Great Island

From Wikipedia, the free encyclopedia
Jump to navigation Jump to search

Great Island
Native name:
An tOileán Mór
Cobh seeseite.jpg
Cobh is the largest town on Great Island
Great Island is located in island of Ireland
Great Island
Great Island
Location in Ireland
Geography
LocationCork Harbour
Coordinates51°51′57″N 08°16′02″W / 51.86583°N 8.26722°W / 51.86583; -8.26722Coordinates: 51°51′57″N 08°16′02″W / 51.86583°N 8.26722°W / 51.86583; -8.26722
Length8 km (5 mi) east>west (approx)
Width4 km (2.5 mi) north>sth (approx)
Administration
CountyCounty Cork
Demographics
PopulationApproximately 14,000[1][2]

Great Island (Irish: An tOileán Mór)[3] is an island in Cork Harbour, at the mouth of the River Lee in Ireland. The largest town on the island is Cobh, and the island's economic and social history has historically been linked to the naval, ship-building, and shipping activities in the town's environs.[4] Located close to Cork city, as of the 21st century, a key economic driver is tourism – including the cruise tourism attracted by the Port of Cork berthing facilities on the island.[5][6]

History[edit]

The ancient name of the island was Oilean Ard na Neimheadh, the "High (or important) island of Neimheadh".[7] Neimheadh was, according to the 11th century Lebor Gabála Érenn, the leader of a group who invaded the area in prehistoric times.[8] Archaeological evidence of prehistoric and early medieval settlement on Great Island is recorded on the Record of Monuments and Places of the National Monuments Service.[9] This includes records of ringfort, fulacht fiadh, holy well and bee bole structures.[10][11]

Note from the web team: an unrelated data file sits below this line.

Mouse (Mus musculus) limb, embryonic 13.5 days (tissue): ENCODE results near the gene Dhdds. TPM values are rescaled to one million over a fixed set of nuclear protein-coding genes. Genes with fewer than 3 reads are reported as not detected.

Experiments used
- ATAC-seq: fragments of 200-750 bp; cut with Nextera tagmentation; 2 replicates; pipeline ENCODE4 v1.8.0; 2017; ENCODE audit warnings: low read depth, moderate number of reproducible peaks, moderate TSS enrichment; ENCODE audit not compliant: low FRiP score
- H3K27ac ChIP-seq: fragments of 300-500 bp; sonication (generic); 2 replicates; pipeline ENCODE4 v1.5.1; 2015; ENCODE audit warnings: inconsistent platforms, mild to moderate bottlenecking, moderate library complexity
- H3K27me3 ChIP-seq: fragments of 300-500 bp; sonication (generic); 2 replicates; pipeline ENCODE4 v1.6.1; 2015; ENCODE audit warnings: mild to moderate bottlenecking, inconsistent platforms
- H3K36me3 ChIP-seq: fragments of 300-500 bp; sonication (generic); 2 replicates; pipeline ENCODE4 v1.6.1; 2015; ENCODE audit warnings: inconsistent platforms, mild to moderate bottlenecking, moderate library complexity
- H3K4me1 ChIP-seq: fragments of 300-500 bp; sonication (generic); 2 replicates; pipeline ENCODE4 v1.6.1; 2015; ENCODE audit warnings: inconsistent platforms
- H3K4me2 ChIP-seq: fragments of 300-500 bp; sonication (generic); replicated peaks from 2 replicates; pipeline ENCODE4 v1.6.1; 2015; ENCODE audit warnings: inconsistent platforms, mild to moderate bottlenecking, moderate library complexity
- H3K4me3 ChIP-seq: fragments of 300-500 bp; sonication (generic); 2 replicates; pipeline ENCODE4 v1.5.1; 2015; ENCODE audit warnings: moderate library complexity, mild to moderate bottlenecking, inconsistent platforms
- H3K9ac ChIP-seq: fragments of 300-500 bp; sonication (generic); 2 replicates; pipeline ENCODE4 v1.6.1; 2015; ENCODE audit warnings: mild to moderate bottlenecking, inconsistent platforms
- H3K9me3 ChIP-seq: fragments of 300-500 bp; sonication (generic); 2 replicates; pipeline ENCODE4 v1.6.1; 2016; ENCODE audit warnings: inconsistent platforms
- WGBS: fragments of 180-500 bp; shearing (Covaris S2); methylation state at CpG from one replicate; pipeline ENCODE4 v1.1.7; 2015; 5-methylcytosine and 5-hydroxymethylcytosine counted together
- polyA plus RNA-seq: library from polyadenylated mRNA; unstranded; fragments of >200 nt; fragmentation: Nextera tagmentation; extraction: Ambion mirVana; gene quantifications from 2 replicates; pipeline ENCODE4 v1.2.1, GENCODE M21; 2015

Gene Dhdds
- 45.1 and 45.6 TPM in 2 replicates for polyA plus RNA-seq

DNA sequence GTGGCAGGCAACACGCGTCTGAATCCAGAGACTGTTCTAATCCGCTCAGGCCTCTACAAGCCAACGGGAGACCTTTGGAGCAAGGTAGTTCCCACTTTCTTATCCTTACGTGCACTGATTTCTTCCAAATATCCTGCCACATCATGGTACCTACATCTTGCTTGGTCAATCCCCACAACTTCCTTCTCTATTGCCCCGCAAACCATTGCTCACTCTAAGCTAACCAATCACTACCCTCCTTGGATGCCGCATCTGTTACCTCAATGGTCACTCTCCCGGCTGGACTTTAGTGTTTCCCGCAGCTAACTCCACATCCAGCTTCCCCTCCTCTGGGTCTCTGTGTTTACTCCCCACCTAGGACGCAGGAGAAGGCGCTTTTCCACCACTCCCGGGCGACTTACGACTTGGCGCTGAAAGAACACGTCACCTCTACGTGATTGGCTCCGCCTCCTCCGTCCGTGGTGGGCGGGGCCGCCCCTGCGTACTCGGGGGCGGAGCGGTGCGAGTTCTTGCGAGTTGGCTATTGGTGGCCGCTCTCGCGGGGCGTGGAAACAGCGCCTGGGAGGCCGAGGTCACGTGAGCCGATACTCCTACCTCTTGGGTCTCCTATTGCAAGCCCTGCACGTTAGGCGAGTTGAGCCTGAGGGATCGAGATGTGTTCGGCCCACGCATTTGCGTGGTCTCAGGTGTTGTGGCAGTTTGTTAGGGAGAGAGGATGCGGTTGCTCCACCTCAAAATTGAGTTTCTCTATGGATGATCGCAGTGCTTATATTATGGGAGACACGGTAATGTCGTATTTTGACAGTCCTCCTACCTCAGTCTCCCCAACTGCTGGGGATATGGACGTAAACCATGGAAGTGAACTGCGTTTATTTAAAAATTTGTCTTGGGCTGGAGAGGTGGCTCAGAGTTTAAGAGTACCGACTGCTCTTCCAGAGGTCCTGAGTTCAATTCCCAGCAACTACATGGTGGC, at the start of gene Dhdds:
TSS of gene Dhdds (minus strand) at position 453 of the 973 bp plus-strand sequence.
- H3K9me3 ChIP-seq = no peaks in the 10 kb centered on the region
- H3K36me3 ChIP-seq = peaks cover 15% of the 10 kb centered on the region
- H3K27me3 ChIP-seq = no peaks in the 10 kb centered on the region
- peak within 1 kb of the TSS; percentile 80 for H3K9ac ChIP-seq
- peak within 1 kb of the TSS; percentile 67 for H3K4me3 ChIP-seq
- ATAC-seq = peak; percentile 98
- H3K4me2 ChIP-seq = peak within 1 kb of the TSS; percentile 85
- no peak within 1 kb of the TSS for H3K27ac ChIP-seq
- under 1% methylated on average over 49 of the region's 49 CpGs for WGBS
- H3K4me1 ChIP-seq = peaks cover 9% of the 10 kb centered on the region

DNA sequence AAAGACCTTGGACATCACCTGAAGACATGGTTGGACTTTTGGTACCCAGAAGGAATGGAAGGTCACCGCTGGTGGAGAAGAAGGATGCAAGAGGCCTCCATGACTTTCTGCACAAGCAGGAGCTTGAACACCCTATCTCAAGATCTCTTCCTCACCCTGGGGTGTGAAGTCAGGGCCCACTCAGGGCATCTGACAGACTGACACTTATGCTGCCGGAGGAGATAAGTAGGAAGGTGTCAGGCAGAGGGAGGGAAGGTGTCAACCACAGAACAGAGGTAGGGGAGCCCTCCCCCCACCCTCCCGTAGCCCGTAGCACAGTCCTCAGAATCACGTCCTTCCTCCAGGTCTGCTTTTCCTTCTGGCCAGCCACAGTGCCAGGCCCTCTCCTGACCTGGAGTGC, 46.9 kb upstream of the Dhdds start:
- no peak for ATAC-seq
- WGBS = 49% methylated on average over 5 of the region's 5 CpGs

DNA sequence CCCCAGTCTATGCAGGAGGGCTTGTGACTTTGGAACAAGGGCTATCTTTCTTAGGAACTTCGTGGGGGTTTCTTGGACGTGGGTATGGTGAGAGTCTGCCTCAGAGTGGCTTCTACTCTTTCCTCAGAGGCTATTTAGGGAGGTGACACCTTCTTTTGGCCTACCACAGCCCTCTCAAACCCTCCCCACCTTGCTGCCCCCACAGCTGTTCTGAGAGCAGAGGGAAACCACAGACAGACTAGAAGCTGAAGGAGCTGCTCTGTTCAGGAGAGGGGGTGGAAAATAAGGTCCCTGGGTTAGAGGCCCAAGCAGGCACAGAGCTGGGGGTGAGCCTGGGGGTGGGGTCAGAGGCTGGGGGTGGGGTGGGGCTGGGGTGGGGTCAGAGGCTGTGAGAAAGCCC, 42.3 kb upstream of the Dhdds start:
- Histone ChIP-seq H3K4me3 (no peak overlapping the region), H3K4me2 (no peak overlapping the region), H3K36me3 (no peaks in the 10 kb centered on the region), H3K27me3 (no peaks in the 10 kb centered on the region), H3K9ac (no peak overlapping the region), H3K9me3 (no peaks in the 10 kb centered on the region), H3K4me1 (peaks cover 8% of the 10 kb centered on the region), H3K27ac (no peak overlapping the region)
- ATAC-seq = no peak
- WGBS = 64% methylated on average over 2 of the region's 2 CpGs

Belvelly Castle overlooks the narrowest crossing and only road bridge to the mainland

By the early 13th century, the island was under the control of the Anglo-Norman Hodnett family.[12][7] The Hodnetts built several structures, including Belvelly Castle, to defend the island and its approaches.[12] The island and its defenses were taken by the de Barra (Barry) family in the 14th century.[13] The Barry family (later Earls of Barrymore) retained power in the area for several centuries, and the island became known as Oileán Mór an Barraigh, meaning "Great island of the Barrys".[7]

In the 18th and 19th centuries, due to the strategic importance of the island within Cork Harbour (overlooking the naval berths and military bases at Haulbowline and Spike Island), several coastal defence fortifications were built on Great Island. These included the construction of Cove Fort (between Cobh and Cuskinny) in the 18th century and several Martello towers (at Belvelly, Monning and Rossleague) in the 19th century.[14]

The largest settlement on Great Island, Cobh, saw significant development during the 19th century and early 20th century, coinciding with additional expansion in shipping and naval activity in the area.[15]

Location and access[edit]

Early 18th century map of Cork Harbour showing Great Island (centre)